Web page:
Why not use Jason Witten in pass protection?  Well, I’ve showed in the past that the 22.9 percent rate at which Witten stayed in to block on pass plays last season was already too much.  Dallas is a better team with him in a route (excluding perhaps 3rd and very long).

Plus, stats show the Cowboys should pass out of double-tight formations more in general.  Actually, the formation from which they had the most passing success last year was ‘Ace’ (below).

3.  Run dive plays out of spread formations.

There are a few reasons for this:

  • London Fletcher is a great player, but very undersized.  The Cowboys’ interior linemen should be able to blow him off of the ball.  This is also Washington’s first season in a 3-4 defense, meaning Fletcher now has just one nose tackle covering him up instead of two defensive tackles, i.e. he will see more blocks from “the big boys” as opposed to fullbacks/tight ends.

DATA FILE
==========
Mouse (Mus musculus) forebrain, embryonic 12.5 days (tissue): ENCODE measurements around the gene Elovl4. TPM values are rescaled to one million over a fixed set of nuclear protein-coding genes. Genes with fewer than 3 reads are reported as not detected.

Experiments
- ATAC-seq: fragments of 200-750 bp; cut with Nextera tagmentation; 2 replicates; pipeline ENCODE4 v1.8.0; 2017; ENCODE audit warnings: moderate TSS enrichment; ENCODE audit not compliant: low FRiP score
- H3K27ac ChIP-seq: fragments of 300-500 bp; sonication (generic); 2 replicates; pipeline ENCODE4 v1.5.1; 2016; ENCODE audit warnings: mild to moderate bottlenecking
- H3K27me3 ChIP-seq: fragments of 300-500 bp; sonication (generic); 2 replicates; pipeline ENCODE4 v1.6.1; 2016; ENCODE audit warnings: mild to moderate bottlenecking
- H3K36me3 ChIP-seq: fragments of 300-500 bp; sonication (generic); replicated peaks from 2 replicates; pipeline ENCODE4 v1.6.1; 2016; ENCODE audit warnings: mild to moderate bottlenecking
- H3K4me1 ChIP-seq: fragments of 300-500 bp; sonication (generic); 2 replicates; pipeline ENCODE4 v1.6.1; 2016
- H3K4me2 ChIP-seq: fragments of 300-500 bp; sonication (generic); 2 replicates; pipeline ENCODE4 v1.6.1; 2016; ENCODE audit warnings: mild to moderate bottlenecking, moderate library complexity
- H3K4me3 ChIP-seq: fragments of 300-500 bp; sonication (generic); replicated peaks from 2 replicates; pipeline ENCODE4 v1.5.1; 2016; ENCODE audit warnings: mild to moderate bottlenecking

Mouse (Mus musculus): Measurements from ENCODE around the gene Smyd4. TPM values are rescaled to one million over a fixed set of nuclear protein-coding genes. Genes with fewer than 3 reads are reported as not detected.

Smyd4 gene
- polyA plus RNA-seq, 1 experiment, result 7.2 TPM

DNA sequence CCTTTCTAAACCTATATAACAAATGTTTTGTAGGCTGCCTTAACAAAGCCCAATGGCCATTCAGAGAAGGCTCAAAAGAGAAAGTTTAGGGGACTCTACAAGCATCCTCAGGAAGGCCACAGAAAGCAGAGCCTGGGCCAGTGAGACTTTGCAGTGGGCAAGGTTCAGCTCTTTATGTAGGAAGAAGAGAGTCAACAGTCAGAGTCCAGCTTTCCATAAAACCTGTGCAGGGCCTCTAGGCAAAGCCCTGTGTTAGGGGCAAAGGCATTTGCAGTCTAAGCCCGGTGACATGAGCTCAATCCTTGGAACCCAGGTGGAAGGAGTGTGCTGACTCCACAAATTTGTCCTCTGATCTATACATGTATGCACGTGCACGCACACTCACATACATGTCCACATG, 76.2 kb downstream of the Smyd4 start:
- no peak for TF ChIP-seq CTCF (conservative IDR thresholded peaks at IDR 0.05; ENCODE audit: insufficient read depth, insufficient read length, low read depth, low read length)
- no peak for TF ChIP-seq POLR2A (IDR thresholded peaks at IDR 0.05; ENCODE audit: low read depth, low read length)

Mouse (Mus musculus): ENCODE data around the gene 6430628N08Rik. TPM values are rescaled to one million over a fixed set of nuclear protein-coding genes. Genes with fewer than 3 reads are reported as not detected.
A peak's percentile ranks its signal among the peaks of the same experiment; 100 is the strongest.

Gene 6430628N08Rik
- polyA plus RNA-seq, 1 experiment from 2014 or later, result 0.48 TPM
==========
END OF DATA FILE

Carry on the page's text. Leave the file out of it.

• Albert Haynesworth should play, but how effective will he be?  He may or may not be in “game shape.”  Further, the best way to neutralize a good run defender, particularly a lineman, is to run right at him.

4.  Fix the fullback’s alignment in ‘Strong’ formations.

I really think this is the type of game where Dallas should limit their use of the fullback, but when Deon Anderson (or even Chris Gronkowski) is in the ball game, they can’t give away the play-call with their alignment.

In the preseason, I noticed that the fullback was often lining up about a yard closer to the line of scrimmage and sideline if he was about to run into the flat.  On dive and power run plays, the fullback would line up closer to the tailback.